“I don’t want to do that.” She says, meeting my eyes through impossibly long lashes. Her look, direct, strong and almost fierce, isn’t disrespectful. I can’t quite place my finger on what it is, but it pulls at my heartstrings.
I smile her way, touch her shoulder, lean closer. “You have to try.” I whisper, “And we can talk about it after.” She looks down, slumps. Not the reaction I was going for.
I’m sitting with my daughter’s Brownie troop. A group of girls that I’ve grown to love as my own as their pink cheeks and chubby fingers have given way to spaghetti straps and knobby knees.
They’re stunning in all the right ways – they laugh loudly and share kindly, their friendships criss crossing like finely threaded braids. Strong, thick, glittery.
They’re turning nine this year, going into the third grade. A year edged so tightly between little and big, how can they not lose their footing a titch?
My co-leaders, my friends, and I know that they have to feel this kind of fall, in order to sore.
So we fill them with as many experiences and adventures and successes as we can, in the hopes that if (when) they feel that unbalance, that discomfort of being something new, it won’t shake them. It’ll build them.
So tonight I sit in front of these girls, at the edge of my slick black leather seat and look into each of their eyes. Varying shades of earth and grass and sky look into mine.
I tell them about my own spark. The place where I feel the most vulnerable, and the most within my skin.
“We’re going to paint pictures and write poetry.” I say, breathing words into my passion. Most of them sit straighter, tilt their chins higher, fine tune their listening further.
“To be published in a real book!” I add. They look at each other, cheeks raised, eyes bright.
Except that one.
Her eyes are down, wavy locks brushing bare knees, pink tipped fingers threading through nubby beige carpet.
“I’ll keep your poems for just a little bit.” I say, placing my thumb and my forefinger close together. My wedding ring glints silver in the just setting sunlight streaming through the window.
They groan; she keeps her head down.
“So I can type them up in short lines, just like the ones in this book.” I show them Love That Dog, my favorite poetry book that I’m about to share.
I hold the spine between the fingers of one hand, running the thumb of the other across the fore edge. The cover snaps open, its pages tickling my finger as the poems splay.
My eyes are on the book, the pages, the words, as they speed magically by. The girls blur and smudge and blend together.
But I do zoom in on the girl sitting in the front, the one with her head down. Because, for the first time since I whispered to just her, she’s listening to just me.
Her head snaps up, her hair falls behind her shoulders, her eyes light. “You’ll type them?” She asks. “On a computer?” She adds. “So they’ll all look the same?” She explains.
She finally smiles when I nod. Her eyes and her heart and her already-been-felt shake on display.
And she writes. They all do.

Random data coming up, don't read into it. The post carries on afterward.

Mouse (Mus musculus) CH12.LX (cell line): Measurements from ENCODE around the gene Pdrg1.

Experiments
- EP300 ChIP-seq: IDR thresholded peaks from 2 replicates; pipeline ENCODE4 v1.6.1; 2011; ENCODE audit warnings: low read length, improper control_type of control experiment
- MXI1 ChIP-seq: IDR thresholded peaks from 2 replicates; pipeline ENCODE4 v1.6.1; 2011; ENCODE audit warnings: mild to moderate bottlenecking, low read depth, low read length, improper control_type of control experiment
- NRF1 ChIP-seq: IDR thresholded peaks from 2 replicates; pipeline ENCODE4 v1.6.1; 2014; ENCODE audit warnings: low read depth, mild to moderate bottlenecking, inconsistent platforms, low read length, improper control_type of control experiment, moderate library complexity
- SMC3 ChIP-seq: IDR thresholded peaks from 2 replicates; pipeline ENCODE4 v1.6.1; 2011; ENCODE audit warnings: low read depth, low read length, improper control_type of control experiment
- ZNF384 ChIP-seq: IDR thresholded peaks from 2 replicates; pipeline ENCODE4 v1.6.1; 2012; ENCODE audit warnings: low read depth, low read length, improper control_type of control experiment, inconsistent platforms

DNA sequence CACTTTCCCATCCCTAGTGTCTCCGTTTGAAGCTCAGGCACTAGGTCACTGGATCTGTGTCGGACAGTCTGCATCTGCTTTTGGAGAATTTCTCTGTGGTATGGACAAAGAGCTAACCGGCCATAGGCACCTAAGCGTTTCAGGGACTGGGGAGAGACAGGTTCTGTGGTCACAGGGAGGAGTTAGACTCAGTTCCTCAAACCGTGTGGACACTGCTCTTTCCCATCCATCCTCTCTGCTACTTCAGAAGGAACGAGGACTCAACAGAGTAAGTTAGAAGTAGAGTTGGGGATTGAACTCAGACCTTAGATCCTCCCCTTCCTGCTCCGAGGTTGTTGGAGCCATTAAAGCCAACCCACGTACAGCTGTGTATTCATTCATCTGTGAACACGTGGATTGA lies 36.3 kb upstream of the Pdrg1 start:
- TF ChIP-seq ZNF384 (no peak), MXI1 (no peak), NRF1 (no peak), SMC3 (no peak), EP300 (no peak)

They lay shoulder to shoulder on their bellies with their bare ankles crossed or leaning against cold, bare walls. They crinkle their foreheads and bite their lips.
They write and they paint and they share and they find their lift.
And that’s the goal of tonight, and this anthology that I’m so ridiculously proud to be a part of.
It’s exactly what I want for my children, and yours.
I want them to hold something they’ve created between their own fingertips – whether they’re muddied or glitter-tipped or snagged or finely manicured – whatever breath of life they’re in, and feel with every fiber of their being that new is good and endless possibility is right there, ready to be grasped.
Here’s how you, and someone aged 6-18 that you adore, can be a part of it:
Call for Submissions!
Who: Writers and artists, ages 6-18.
What: Original poetry and artwork inspired by the theme DREAM.
When: Submissions will be accepted on a rolling basis. As soon as we have enough content for a complete anthology, submissions will close.
Every writer and artist will be responded to, and everyone whose work is accepted will receive a contributor copy, because PUBLISHED AUTHORS need to hold their books in their hands.
How: Submissions should be sent to me (the series editor!) at galit breen @ gmail . com
More How: Submissions should include-
- The full text of the poem or a jpg photo of the artwork
- An author photo
- A two-three sentence “About the Author”, including age
- And a permission sentence such as, “I (name of parent) am the parent of (named child) and grant permission for (title of work), created by (named child), for the Dreams vox poetica anthology to be published by unbound CONTENT.”
So I have to ask, who are you going to push to submit?
Who are you going to tell to think DREAM – waking or sleeping, nightmare or inspiration – just DREAM?
Who are you going to tell that it’s their story, and that we’re all listening?
I absolutely can’t wait to hear from you, and your favorite poet and painter!
This is an original World Moms Blog post by Galit Breen. On any given day Galit can be found juggling one husband, three children, one puggle, and one laptop. Galit can be reached regularly at These Little Waves, by e-mail firstname.lastname@example.org, Twitter, and Facebook.
Photo courtesy the author.